Remote Sensing of Water Quality in Rotorua and Waikato Lakes
Allan, M. G. (2008). Remote Sensing of Water Quality in Rotorua and Waikato Lakes (Thesis, Master of Science (MSc)). The University of Waikato, Hamilton, New Zealand. Retrieved from https://hdl.handle.net/10289/2292
Permanent Research Commons link: https://hdl.handle.net/10289/2292
Remote sensing has the potential to monitor spatial variation in water quality over large areas. While ocean colour work has developed analytical bio-optical water quality retrieval algorithms for medium spatial resolution platforms, remote sensing of lake water is often limited to high spatial resolution satellites such as Landsat, which have limited spectral resolution. This thesis presents the results of an investigation into satellite monitoring of lake water quality. The aim of this investigation was to ascertain the feasibility of estimating water quality and its spatial distribution using Landsat 7 ETM+ imagery combined with in situ data from Rotorua and Waikato lakes. For the comparatively deep Rotorua lakes, r² values of 0.91 (January 2002) and 0.83 (March 2002) were found between in situ chlorophyll (chl) a and the Band1/Band3 ratio. This technique proved useful for analysing the spatial distribution of phytoplankton, especially in lakes Rotoiti and Rotoehu. For the more bio-optically complex shallow lakes of the Waikato, a linear spectral unmixing (LSU) approach was investigated where the water surface reflectance spectrum is defined by the contribution from pure pixels or endmembers. The model estimates the percentage of the endmember within the pixel, which is then used in a final regression with in situ data to map water quality in all pixels. This approach was used to estimate the concentration of chl a (r² = 0.84). Total suspended solid (TSS) concentration was mapped using the traditional Band 3 regression with in situ data, which combined atmospherically corrected reflectance for both images into a single relationship (r² = 0.98). The time difference between in situ data collection and satellite data capture is a potential source of error. Other potential sources of error include sample location accuracy, the influence of dissolved organic matter, and masking of chl a signatures by high concentrations of TSS. The results from this investigation suggest that remote sensing of water quality provides meaningful and useful information with a range of applications and could provide information on temporal spatial variability in water quality.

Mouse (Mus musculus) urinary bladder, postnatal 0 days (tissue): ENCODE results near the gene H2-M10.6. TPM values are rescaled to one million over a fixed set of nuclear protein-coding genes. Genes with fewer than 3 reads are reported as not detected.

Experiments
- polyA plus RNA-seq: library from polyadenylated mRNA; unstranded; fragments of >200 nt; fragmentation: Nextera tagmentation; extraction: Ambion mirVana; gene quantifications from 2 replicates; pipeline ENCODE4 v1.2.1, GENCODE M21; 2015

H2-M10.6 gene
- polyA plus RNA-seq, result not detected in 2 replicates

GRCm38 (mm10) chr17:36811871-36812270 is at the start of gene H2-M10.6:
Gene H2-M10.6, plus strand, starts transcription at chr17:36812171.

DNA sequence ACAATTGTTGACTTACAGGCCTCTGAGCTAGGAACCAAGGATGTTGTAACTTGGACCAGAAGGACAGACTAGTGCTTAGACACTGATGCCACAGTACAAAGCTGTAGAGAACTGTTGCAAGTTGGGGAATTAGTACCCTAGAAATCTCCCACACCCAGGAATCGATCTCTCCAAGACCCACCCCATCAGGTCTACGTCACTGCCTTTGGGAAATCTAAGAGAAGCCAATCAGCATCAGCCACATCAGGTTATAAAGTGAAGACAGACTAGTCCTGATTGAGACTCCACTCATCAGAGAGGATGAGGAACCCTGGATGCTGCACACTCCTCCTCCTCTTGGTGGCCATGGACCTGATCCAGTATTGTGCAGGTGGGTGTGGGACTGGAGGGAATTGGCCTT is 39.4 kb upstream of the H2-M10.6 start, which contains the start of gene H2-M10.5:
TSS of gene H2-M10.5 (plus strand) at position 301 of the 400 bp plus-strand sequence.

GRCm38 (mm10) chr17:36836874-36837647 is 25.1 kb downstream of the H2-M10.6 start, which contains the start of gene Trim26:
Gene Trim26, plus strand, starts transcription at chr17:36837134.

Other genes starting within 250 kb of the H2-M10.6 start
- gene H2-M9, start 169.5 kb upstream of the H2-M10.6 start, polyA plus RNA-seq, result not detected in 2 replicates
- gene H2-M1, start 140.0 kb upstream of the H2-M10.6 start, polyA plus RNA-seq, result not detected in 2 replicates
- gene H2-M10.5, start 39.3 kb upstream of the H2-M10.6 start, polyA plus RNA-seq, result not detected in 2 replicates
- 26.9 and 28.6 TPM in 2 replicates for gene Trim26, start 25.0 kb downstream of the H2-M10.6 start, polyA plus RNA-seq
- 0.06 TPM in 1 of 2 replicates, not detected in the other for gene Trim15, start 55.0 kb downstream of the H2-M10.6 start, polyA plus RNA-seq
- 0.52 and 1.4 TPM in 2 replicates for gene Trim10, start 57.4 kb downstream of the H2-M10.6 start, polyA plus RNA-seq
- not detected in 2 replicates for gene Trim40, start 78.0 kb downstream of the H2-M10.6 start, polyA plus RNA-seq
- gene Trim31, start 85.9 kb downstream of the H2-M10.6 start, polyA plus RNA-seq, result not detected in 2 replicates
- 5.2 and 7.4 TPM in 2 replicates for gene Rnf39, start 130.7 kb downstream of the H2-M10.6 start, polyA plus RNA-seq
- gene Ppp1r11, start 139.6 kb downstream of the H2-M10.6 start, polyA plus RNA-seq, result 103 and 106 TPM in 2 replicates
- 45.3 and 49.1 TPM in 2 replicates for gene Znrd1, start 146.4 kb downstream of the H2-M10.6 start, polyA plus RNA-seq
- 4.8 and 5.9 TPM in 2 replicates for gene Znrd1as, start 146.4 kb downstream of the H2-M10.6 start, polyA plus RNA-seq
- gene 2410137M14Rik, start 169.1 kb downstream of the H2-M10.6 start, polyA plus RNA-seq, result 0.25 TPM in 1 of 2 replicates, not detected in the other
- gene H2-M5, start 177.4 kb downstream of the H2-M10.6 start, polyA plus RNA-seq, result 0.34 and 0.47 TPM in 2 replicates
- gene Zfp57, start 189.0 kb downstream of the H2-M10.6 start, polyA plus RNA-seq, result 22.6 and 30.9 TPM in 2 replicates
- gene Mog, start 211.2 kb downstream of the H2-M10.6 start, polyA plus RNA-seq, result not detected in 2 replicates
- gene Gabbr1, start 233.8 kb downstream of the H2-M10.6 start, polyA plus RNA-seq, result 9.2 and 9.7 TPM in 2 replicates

The University of Waikato
All items in Research Commons are provided for private study and research purposes and are protected by copyright with all rights reserved unless otherwise indicated.
- Masters Degree Theses